A federal appeals court today ruled that county commissioners in Jackson County, Mich., may not open their meetings by personally delivering prayers that are exclusively Christian in nature.
The case, Bormuth v. County of Jackson, was brought by a local resident who is a Druid and who opposed the prayer policy. The 6th U.S. Circuit Court of Appeals ruled 2-1 in Peter Bormuth’s favor.
Americans United says the court made the right call.
“Government should not be in the business of promoting any religion or imposing it on its citizens,” said the Rev. Barry W. Lynn, executive director of Americans United. “When government officials give prayers that are exclusively Christian, that tells non-Christians that they are second-class citizens.”
The appeals court pointed out that the prayers in Jackson County were led by commissioners and that the commission chair told attendees to rise and bow their heads.
The court also noted that the commissioners singled out Bormuth for abuse after he filed the lawsuit. One commissioner, during a public meeting, called Bormuth’s lawsuit an “attack on Christianity and Jesus Christ, period.” Another called him a “nitwit.”
Noted the court, “In disparaging Bormuth, the Board of Commissioners’ message is clear: residents who refuse to participate in the prayers are disfavored. Indeed, when Bormuth expressed his belief that the Board of Commissioners was violating the First Amendment during the public-comment period of the August 2013 meeting, one of the Commissioners made faces and then turned his back on Bormuth, refusing even to look at Bormuth while he spoke.”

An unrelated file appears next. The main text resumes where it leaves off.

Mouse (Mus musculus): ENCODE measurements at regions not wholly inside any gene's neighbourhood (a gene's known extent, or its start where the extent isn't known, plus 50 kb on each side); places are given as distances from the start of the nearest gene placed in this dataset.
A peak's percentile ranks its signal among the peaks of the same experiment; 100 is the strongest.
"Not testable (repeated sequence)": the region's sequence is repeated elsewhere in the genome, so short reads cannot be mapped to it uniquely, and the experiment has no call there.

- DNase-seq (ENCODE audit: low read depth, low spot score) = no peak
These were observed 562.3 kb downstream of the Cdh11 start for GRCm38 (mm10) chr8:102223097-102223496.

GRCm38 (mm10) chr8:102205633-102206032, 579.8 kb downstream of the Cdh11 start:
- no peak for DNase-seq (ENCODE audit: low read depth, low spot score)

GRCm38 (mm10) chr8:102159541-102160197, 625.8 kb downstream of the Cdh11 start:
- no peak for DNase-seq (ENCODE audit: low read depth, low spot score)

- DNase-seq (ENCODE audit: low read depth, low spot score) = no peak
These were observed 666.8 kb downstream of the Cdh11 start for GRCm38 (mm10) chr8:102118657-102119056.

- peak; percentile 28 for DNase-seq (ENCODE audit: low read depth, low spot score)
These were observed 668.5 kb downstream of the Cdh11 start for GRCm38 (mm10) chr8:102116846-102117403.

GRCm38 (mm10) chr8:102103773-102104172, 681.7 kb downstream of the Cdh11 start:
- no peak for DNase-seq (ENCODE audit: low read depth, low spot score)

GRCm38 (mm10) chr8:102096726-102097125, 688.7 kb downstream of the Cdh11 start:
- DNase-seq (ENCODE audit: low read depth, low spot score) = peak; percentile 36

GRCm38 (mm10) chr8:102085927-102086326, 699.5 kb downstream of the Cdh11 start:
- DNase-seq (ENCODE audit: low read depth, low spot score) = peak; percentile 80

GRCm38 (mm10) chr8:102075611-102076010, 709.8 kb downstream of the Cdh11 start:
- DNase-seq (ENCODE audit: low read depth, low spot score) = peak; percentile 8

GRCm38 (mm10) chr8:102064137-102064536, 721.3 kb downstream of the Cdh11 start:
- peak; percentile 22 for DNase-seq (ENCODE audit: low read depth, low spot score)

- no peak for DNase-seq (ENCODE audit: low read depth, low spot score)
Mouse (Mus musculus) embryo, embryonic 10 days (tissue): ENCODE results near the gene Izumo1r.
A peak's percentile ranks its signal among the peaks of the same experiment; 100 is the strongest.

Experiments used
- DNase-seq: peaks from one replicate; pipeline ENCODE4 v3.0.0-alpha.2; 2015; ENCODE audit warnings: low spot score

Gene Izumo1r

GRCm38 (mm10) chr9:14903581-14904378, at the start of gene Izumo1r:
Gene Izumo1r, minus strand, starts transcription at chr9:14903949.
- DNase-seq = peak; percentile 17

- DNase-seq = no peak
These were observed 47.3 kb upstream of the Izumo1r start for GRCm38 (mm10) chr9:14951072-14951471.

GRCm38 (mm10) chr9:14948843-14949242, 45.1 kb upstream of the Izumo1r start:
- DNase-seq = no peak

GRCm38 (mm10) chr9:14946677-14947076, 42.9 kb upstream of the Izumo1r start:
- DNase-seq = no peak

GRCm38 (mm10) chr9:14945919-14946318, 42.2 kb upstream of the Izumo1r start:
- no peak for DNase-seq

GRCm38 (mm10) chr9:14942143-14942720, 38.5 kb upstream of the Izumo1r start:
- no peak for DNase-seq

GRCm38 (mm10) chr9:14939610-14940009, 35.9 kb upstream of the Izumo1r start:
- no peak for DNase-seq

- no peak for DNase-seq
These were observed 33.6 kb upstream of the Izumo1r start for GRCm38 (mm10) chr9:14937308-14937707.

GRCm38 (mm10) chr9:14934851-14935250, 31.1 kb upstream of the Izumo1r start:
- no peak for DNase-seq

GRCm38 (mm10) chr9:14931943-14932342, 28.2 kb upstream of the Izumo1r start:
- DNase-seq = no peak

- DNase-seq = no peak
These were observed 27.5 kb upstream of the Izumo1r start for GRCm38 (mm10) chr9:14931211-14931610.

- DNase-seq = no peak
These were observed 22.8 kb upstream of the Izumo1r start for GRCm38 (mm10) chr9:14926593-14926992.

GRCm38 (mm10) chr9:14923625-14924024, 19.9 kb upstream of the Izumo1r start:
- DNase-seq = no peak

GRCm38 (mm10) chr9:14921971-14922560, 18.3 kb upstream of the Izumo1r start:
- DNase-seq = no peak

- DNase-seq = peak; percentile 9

In conclusion, the court observed, “The Jackson County Board of Commissioners’ affirmative exclusion of non-Christian prayers puts one faith, Christianity, in a privileged position. It ensures that only Christians will hear prayers that speak to their religious beliefs at Board of Commissioners meetings. Worse, it ensures that only Christians will hear prayers that speak to their religious beliefs because the government has singled out Christian prayer as uniquely able to solemnize these meetings. The affirmative exclusion thus advances one faith over others.”
Americans United filed a friend-of-the-court brief in the case, which was prepared by AU’s Legal Director Richard B. Katskee, its former Senior Litigation Counsel Gregory M. Lipper, and its Steven Gey Fellow Bradley Girard. In addition, Lipper argued the case before the 6th Circuit.